Generous Justice – Book Review

I just finished reading “Generous Justice” by Timothy Keller, and I felt compelled to comment on it here.

If you are looking for a book to motivate you to do more work with the poor and less fortunate among us, this might actually be a useful book that you won’t want to throw across the room. There are no guilt trips for eating french fries and he does not confuse the message of the gospel of grace and forgiveness with a heavy responsibility to go to Africa and suffer for the poor. This is a grace-honoring work that bases concern for the poor and disenfranchised on honor for the character of all people as made in the image of God.

He bases the first chapter, and perhaps the whole book really, on Micah 6:8:

8 He has told you, O man, what is good; And what does the LORD require of you But to do justice, to love kindness, And to walk humbly with your God?
(Micah 6:8, NASB).

He shows from the Old Testament how God’s definition of justice is to show mercy and compassion to widows, the fatherless, immigrants, and the poor. Justice means care for the vulnerable. He goes on to explain that God isn’t on the side of the poor, but that the poor are much less likely to have human justice go their way.

He goes on to show that justice is also about right relationships, that Biblical righteousness is inevitably social. Justice, as well, is characterized by generosity. He uses a great deal of OT scripture to show that these rather strange ideas of justice are … justified.

Mr. Keller goes on in Chapter 2 to show God’s heart for justice under this definition from the Old Testament, and in Chapter 3 and 4 in the New Testament. Chapter 4 in particular focuses on the story of the Good Samaritan. He does note that this story is in fact a rebuttal to a pharisee who believes he can self-justify based on an anemic understanding of the Law. However, his main point is that the story is a good practical example of what we should be doing.

Chapter 5 is the pivotal chapter in the book, in my opinion. He makes the case that it is a powerful view of grace for ourselves which is the main motivator for living a life which reflects God’s justice, and that any other motivation is damaging. He also makes the case that because all men are made in God’s image, whether they are Christian or not, we are motivated by grace to extend compassion to all.

Chapter 6 has looks at some ideas for how such justice might practically work out. I thought the ideas of relief, development, and social reform were especially helpful. Often we think the only way to help the poor is through immediate relief, but clearly some people need much more than that. He uses the example of a fellow named John Perkins, who looked at compassion for the poor in terms of reforming an entire community spiritually and socially. This reminds me of the work of David Collins at Paradigm Ministries, who is always looking at how to express the gospel at a city-wide level.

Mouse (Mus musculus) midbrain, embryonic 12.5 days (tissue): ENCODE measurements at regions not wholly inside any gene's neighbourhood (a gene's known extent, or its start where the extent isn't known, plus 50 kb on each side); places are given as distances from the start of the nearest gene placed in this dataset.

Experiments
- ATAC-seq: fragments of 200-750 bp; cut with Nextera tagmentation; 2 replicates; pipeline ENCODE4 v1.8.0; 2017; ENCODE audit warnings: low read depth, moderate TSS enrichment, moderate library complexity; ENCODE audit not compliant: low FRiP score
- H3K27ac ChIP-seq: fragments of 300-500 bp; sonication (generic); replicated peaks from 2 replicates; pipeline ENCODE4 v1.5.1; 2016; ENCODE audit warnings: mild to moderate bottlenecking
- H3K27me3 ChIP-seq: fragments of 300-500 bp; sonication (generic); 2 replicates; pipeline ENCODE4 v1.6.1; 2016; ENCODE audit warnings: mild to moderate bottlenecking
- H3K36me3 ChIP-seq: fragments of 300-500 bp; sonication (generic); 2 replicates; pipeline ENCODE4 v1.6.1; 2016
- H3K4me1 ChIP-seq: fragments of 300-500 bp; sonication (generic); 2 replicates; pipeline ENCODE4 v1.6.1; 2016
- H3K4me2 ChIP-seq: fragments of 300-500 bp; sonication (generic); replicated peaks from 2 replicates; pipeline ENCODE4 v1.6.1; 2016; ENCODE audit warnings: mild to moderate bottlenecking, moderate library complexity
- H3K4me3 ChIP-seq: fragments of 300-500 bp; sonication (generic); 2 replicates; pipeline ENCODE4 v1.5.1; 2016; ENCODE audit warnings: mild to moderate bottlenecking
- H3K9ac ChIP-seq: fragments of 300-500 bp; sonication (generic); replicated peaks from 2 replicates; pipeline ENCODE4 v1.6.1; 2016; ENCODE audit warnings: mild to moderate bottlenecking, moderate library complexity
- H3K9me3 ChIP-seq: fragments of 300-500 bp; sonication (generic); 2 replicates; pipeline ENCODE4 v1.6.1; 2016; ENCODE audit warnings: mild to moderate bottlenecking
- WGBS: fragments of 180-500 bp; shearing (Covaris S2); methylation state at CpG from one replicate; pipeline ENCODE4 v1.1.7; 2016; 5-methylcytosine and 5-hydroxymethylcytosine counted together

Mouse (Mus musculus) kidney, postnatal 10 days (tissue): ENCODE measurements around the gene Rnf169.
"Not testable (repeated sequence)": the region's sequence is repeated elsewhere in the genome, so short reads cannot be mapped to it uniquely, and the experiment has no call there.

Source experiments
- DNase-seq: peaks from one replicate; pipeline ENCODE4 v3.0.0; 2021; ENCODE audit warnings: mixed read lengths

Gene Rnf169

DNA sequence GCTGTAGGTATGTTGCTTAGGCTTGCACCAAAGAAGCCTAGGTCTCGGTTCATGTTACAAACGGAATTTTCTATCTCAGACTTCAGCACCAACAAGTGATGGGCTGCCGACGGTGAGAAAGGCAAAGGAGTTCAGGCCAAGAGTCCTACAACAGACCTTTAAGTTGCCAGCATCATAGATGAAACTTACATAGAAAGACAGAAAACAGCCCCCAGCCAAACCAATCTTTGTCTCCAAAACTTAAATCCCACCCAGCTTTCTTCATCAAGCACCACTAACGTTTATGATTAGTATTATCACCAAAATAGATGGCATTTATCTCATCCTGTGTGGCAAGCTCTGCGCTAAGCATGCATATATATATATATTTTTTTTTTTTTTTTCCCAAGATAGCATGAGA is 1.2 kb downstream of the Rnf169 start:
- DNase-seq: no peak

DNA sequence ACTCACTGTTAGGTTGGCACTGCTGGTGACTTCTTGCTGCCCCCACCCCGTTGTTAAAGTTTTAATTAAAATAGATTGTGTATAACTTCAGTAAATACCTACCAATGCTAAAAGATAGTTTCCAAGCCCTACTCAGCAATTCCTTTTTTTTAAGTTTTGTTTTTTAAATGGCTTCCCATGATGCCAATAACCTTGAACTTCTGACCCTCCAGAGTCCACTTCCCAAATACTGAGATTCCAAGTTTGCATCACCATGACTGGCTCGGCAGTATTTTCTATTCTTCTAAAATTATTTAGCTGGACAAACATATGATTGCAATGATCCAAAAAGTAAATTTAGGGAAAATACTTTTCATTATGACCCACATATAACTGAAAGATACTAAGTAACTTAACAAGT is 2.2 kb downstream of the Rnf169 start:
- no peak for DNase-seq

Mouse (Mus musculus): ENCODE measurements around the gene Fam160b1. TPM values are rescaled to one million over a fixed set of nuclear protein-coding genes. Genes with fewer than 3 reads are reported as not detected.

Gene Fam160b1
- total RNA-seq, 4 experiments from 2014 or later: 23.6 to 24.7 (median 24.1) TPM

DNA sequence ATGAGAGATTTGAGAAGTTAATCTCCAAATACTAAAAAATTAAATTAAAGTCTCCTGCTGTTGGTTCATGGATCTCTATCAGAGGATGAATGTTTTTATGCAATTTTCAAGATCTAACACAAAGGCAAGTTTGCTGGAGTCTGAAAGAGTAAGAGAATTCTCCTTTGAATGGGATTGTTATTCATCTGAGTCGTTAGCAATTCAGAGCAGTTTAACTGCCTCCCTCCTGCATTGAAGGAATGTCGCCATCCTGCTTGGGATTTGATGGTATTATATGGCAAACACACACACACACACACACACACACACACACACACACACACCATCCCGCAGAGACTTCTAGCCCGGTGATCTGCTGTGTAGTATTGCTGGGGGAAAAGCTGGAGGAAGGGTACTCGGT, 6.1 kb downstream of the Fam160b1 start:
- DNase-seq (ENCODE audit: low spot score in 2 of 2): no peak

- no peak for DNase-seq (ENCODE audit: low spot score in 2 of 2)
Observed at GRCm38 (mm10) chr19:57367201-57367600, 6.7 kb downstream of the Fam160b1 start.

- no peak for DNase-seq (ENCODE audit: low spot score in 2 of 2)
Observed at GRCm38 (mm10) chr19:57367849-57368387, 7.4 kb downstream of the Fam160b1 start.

I really liked how Keller made a very careful distinction between compassion type ministries and preaching/teaching ministries, and how both are important. Some groups try to emphasize one or the other, when in fact all are needful.

In Chapter 7 he talks about the need to be mindful of justice in the public arena, in legal issues and in politics. I love his thoughtful take on this, that we need to be humbly cooperative and respectfully provocative. We need to rehash the whole argument about matters of faith in politics, even quoting a very favorable quote by president Obama.

Chapter 8 wraps up the book by talking about justice in terms of the peace it brings to a community or society, and the beauty and art and helpful industry that arise from such a community.

While I think that sometimes Keller’s definition of justice becomes a bit confused, and really does come to embody just about any virtue you can name, in fact this is an extremely helpful book. From my perspective, I would like to see a lot more thought given to the connection between radical grace and concern for the poor, and how the gospel is the essential ingredient for their rescue. However, I loved the book and I am motivated to think and act differently after reading it. I would much recommend this book over other more fiery and more polemic tomes on the same subject, because this book makes a serious attempt to respect the grace of God in motivating us to do works of mercy and compassion in the world.

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